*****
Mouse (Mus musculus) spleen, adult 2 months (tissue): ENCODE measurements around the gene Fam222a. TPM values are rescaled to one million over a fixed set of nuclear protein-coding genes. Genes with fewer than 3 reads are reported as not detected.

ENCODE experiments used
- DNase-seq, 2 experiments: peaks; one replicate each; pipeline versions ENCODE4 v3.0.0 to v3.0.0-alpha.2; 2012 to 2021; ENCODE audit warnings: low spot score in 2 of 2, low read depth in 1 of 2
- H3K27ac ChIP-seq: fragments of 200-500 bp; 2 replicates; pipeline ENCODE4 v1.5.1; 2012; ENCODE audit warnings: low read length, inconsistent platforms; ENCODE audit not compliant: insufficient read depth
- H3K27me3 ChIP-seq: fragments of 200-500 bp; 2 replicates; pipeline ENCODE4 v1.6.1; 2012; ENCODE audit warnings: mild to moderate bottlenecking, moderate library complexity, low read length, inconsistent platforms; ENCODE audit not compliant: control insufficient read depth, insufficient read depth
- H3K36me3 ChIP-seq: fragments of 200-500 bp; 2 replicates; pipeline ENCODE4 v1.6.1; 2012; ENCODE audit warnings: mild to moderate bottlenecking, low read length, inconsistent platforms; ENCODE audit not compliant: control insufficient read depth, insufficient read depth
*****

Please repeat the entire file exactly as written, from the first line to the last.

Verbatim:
Mouse (Mus musculus) spleen, adult 2 months (tissue): ENCODE measurements around the gene Fam222a. TPM values are rescaled to one million over a fixed set of nuclear protein-coding genes. Genes with fewer than 3 reads are reported as not detected.

ENCODE experiments used
- DNase-seq, 2 experiments: peaks; one replicate each; pipeline versions ENCODE4 v3.0.0 to v3.0.0-alpha.2; 2012 to 2021; ENCODE audit warnings: low spot score in 2 of 2, low read depth in 1 of 2
- H3K27ac ChIP-seq: fragments of 200-500 bp; 2 replicates; pipeline ENCODE4 v1.5.1; 2012; ENCODE audit warnings: low read length, inconsistent platforms; ENCODE audit not compliant: insufficient read depth
- H3K27me3 ChIP-seq: fragments of 200-500 bp; 2 replicates; pipeline ENCODE4 v1.6.1; 2012; ENCODE audit warnings: mild to moderate bottlenecking, moderate library complexity, low read length, inconsistent platforms; ENCODE audit not compliant: control insufficient read depth, insufficient read depth
- H3K36me3 ChIP-seq: fragments of 200-500 bp; 2 replicates; pipeline ENCODE4 v1.6.1; 2012; ENCODE audit warnings: mild to moderate bottlenecking, low read length, inconsistent platforms; ENCODE audit not compliant: control insufficient read depth, insufficient read depth